We all have our daily habits: what we eat for breakfast or lunch, the route we drive to work, what programs we watch on television, and a thousand other little repeated patterns. What if we cultivated emotional and spiritual habits that made our lives warmer, bigger, and more transcendent?
In Ed Bacon's new book, The Eight Habits of Love: Open Your Heart, Open Your Mind (Hachette Book Group, 2012) he gives illumination and insight about how we can grow these emotional habits in our day to day lives. Ed Bacon serves as rector at All Saints Episcopal Church in Pasadena, California, and is known for his radically inclusive views about building interfaith community between Christians, Jews, Muslims, and atheists. Ed has received awards his peace and interfaith work in Southern California.
What are the 8 habits of love?
1. The habit of generosity: Overcoming fear to live daily with the spiritual practice of an open and generous heart. This means knowing that love flows through you, generously, to others. This includes not only giving money to less fortunate people, but also time, emotional and spiritual support, and encouragement. You can make a practice of lifting others up. Giving time and attention to others only enhances your own life.
2. The habit of stillness: Learn to quiet your body and your mind. This quiet space within us is where we plan, get inspiration, strategize, dream, and self-nurture. There are many roads to this inner stillness. Look for yours. You might start with 10 minutes a day.
3. The habit of truth: This involves developing the courage to go against what is expected of you by others at times. Choosing your truth, rather than self-deception or the deception of others, takes daily practice. Telling the truth is both frightening and refreshing. Bacon says, “Truth leads us to a more honest and vital life.”
4. The habit of candor: Using both tenderness and tact, candor helps us have difficult and important conversations with those we care about. We don't avoid in fear; we move towards the other person in love and candor. The habit of candor is one of the hardest habits to practice, because it involves risk. Candor is not a power grab. I notice the healing, transcendent power of honest, candid, heart-centered conversations in my counseling office on a regular basis. Couples often do not say the things they need to be saying to each other. When those difficult conversations begin in a safe way, transformation can begin between two people.
5. The habit of play: Bacon reminds us that play and laughter change our brain chemistry. Play activates our imagination, creativity, and joy. Spending time with a child always helps me remember how vital play is. It relaxes and refreshes us. Play and lightness renew us, and are the perfect foil for dealing with life's challenges. Bacon suggests when you have made an error, acknowledge it with humor, poking fun at yourself. Invite play into your work, the things you do at home, your time with your partner, your family, and your friends.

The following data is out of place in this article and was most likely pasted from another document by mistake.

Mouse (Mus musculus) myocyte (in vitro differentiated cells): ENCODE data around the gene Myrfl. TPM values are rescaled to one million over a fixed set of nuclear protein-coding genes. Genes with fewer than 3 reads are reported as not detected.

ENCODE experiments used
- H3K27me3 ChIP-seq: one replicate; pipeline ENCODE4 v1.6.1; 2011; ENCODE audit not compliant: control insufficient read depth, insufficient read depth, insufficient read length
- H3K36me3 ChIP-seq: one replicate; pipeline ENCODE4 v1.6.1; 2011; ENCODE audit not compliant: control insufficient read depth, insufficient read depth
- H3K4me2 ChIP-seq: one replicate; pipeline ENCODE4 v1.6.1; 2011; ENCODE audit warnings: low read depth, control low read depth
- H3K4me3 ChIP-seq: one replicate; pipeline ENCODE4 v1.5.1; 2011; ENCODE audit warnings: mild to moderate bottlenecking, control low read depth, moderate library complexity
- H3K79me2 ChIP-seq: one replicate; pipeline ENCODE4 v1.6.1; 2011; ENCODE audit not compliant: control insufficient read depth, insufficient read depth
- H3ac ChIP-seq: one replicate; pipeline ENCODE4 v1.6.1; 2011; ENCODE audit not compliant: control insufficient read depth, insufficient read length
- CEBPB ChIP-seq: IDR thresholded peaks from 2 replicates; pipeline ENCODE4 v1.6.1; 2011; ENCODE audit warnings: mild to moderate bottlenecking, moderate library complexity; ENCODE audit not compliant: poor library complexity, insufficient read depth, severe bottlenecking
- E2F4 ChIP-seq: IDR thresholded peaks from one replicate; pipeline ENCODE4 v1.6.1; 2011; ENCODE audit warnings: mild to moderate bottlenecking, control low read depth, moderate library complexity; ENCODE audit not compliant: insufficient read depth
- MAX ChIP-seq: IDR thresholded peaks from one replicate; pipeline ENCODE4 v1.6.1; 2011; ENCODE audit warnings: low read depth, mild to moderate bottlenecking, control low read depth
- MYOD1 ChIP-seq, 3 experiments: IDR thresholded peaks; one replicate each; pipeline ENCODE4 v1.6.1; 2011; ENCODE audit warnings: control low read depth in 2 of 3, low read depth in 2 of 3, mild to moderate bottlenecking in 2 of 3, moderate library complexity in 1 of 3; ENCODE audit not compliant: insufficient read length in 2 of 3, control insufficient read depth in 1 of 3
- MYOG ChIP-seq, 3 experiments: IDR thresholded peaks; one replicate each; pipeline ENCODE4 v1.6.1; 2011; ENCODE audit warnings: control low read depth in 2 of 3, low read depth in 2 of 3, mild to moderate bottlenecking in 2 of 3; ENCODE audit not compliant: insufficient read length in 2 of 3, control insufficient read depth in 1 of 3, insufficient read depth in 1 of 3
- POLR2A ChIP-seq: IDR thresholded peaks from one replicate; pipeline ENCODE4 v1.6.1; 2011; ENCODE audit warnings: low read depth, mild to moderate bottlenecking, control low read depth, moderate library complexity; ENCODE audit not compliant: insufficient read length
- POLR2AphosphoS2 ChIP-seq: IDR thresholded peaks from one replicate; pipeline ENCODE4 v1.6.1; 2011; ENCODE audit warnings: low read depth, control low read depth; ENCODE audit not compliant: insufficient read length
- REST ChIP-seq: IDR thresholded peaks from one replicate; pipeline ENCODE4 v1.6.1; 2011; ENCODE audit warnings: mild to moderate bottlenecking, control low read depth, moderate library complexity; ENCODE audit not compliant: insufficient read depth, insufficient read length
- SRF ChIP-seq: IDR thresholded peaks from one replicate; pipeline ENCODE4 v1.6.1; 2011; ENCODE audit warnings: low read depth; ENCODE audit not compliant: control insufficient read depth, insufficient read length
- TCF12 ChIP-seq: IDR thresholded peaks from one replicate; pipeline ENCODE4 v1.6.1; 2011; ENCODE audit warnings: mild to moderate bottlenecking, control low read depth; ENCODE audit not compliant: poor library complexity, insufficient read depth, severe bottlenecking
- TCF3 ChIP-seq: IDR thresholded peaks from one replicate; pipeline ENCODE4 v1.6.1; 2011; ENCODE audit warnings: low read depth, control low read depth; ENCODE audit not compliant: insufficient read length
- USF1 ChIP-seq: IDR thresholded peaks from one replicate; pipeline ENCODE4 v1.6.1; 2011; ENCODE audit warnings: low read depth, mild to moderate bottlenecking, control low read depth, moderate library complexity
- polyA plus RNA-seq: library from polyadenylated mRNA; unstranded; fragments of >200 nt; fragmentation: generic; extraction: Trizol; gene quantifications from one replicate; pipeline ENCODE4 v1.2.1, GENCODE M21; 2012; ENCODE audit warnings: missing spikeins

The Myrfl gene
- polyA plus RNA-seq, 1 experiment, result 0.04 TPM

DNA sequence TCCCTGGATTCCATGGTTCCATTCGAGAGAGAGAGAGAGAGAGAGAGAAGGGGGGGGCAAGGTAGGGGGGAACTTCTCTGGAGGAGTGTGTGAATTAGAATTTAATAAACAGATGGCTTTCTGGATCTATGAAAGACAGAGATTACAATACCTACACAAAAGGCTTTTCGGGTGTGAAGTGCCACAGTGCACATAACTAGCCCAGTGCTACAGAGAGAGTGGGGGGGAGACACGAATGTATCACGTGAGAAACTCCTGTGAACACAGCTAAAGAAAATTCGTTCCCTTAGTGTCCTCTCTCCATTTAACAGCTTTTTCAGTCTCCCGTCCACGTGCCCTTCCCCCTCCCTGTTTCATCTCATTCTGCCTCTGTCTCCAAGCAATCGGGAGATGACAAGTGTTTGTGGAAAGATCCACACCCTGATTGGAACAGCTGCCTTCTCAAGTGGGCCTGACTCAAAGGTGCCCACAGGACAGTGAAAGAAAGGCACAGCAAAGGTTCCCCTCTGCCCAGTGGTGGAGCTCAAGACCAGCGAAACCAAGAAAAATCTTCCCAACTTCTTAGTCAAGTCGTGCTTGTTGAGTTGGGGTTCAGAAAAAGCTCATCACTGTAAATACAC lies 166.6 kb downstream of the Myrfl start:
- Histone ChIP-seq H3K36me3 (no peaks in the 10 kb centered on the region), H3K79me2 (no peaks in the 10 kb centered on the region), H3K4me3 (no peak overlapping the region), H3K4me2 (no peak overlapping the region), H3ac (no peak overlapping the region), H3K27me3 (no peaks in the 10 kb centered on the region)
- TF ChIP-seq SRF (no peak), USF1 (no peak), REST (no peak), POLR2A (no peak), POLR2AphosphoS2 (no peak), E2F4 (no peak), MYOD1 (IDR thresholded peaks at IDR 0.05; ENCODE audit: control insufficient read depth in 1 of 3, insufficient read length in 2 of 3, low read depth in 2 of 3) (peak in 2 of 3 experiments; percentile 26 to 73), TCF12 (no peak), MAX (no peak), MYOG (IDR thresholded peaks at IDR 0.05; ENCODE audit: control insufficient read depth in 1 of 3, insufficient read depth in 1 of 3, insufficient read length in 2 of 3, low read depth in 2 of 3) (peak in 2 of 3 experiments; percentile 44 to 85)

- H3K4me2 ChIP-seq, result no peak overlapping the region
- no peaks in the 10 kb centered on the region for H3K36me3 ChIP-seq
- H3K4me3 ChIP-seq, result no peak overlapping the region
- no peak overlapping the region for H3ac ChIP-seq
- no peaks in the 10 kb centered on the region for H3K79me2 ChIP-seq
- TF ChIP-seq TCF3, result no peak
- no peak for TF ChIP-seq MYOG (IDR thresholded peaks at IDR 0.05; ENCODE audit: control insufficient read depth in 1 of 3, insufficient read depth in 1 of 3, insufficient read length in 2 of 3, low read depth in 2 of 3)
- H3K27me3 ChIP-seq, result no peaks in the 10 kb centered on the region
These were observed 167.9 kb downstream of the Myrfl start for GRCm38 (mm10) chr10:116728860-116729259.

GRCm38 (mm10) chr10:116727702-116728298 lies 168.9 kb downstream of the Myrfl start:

6. The habit of forgiveness: When you can, forgiving someone who has wronged you releases a powerful, loving energy. When we hold onto wrongs, we hold tension, anger, resentment, and hurt. You don't even have to reconnect with the person that hurt you in order to forgive. Forgiveness brings self-healing and self-empowerment. In his book, Bacon tells a heart-warming story about Nelson Mandela establishing the Truth and Reconciliation Commission in South Africa after the end of apartheid. Those who acknowledged guilt to those they harmed weren't punished. Forgiveness, and moving past blame, moves individuals, families, and communities forward towards healing.
7. The habit of compassion: Most religions are founded on it. The challenge is in trying to stretch the edges of your compassion to all living beings. Try not to dehumanize any group of people. In categorizing others, Bacon suggests, we cut ourselves off from the foundation of our own humanity. If you did not receive compassion growing up in your family, you may need to look outside the family to experience the compassion for yourself and others that is your birthright.
8. The habit of community: It's not good for us to get too isolated. A shift in our awareness can help us realize that we need each other. Connecting with the people whose lives intersect with ours is practicing building community. Look for your community. Developing a sense of belonging in community is good for our mental and physical health. Whether you apply community by interacting kindly with counter staff or others you see at the gym, at work, or next door, or look for a group of like-minded people in the larger community, it makes a difference, both for you and for others. Respecting differences within the community is essential.
The Eight Habits of Love is a thoughtfully written reflection on ways to begin moving forward in your life in an open-hearted way. We will make mistakes, but stretching ourselves to live with a more generous spirit, playfulness, bravery, honesty, compassion, forgiveness, and community will help us to make our lives well-lived. Now that's success.